The imagery is definitely sexual in nature.  While tame by today’s standards, I suspect this was pretty potent stuff back then.  It was certainly powerful to the teenage boy I was when I first read it.  Awash as I was in hormones, this story had a major impact on me.  It was almost like Moore was reading my mind at times as I struggled to understand and contain the natural changes I was undergoing and the accompanying urges.  And while the emotional impact when I reread the story the other night wasn’t nearly that intense, echoes were still there.

The reason “Shambleau” had such an impact on me, and why its popularity and acclaim has endured for over 75 years, is simple.  What Moore deals with here, as I mentioned in a previous paragraph, is something that most people can relate to on some level.  She’s dealing with what it means to be human, what it means to struggle with what’s right and what’s convenient.  Unlike many writers obsessed with their own self-importance, she does it by telling a compelling story, and telling it well.right up to the end.

Much has been made of Moore’s introduction of emotion and sexuality into the science fiction and fantasy fields in the 1930s.  I’m not going to rehash that here.  I have neither the time nor the patience for the literature search.  And I’m certainly not going to get into amateur psychoanalysis, a la L. Sprague de Camp with Robert E. Howard, and try to interpret Moore’s emotional and mental state.  I have too much respect for her to ever do that.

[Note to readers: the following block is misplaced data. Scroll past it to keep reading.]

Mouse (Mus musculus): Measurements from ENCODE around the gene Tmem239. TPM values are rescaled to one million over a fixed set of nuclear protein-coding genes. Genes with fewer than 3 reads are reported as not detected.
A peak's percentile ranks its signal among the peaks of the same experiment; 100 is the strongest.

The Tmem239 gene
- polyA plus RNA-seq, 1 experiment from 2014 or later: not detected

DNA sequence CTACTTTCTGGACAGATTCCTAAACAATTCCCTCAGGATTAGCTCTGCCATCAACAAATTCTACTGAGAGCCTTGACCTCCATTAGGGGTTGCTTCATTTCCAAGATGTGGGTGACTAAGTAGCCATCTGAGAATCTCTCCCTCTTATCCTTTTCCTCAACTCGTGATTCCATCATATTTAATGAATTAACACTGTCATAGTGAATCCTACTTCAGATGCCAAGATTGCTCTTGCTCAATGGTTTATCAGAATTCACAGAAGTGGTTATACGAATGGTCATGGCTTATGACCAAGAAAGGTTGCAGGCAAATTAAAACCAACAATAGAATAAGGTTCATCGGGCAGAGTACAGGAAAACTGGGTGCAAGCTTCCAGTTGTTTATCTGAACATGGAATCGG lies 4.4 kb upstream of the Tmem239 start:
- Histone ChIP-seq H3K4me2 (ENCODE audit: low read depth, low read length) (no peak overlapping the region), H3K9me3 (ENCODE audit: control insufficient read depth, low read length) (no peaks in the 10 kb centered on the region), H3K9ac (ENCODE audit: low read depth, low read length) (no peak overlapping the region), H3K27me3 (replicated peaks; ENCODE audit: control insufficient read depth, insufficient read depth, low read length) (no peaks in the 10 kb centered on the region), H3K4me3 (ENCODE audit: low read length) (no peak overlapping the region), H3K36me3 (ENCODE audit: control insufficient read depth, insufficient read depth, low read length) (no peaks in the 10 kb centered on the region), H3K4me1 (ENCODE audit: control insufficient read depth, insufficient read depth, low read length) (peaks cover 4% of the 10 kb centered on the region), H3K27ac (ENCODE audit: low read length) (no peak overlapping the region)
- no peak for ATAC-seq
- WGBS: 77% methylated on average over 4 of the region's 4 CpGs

One last bit of trivia.  At one point in the story, Smith hums the tune of a song, “The Green Hills of Earth.”  Robert Heinlein has gone on record saying this was the inspiration of his classic story by that name.

C. L. Moore Turns 102

Catherine Lucille Moore was born on this day in 1911.  She was one of the greatest fantasy and science fiction authors to work in the field.  That’s the oldest picture of her I could find.  I saw a photo of her when I was in college that was (I think) taken shortly before her death.  She was sitting on the steps of a back porch, and the photo was shot from what I would consider an intermediate distance.  If anyone is familiar with the picture and knows where I can get a copy, I would appreciate your letting me know.